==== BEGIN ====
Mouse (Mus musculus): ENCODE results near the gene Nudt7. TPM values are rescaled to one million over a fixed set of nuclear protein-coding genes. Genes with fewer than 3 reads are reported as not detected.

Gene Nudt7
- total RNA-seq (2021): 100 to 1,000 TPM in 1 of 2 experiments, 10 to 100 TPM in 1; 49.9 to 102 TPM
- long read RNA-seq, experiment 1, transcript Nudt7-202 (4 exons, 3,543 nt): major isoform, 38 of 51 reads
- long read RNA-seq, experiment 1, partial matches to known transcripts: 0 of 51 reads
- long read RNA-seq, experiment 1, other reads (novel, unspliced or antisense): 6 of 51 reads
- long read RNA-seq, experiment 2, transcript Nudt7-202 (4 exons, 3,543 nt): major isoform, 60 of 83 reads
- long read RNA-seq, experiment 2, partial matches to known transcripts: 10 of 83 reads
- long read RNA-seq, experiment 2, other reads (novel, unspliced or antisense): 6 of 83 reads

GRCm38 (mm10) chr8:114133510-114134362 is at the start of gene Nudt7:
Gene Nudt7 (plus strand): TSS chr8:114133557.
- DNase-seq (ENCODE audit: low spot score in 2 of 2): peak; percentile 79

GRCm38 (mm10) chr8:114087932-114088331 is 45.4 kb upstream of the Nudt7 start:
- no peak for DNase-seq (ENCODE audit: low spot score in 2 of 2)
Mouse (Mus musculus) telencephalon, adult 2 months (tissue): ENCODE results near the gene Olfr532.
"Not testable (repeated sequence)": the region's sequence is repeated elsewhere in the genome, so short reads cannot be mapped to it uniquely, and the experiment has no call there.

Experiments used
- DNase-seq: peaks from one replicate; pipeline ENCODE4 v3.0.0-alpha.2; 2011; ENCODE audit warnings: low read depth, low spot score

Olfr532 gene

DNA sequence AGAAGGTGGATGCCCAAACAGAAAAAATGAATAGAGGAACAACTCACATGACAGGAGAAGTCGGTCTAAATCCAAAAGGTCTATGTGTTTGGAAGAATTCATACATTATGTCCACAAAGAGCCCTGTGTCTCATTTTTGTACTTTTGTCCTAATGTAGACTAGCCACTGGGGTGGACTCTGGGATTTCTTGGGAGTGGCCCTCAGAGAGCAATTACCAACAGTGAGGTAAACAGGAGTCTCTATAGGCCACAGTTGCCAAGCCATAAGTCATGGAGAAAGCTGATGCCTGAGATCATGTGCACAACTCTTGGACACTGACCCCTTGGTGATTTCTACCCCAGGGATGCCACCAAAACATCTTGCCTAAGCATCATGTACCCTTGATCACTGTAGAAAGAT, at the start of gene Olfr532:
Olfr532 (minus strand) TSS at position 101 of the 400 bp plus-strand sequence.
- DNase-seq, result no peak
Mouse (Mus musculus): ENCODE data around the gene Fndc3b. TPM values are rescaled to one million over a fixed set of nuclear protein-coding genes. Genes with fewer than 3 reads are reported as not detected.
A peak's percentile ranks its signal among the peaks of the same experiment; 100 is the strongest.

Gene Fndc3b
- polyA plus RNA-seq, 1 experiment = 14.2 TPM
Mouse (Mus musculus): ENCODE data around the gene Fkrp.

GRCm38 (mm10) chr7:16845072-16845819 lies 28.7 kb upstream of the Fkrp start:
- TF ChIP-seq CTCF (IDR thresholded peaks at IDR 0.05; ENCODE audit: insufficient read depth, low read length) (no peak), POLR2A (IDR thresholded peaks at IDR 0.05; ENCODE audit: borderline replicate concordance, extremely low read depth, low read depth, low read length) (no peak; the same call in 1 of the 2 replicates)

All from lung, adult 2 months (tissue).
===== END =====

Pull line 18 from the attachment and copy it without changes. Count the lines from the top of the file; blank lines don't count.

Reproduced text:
- DNase-seq: peaks from one replicate; pipeline ENCODE4 v3.0.0-alpha.2; 2011; ENCODE audit warnings: low read depth, low spot score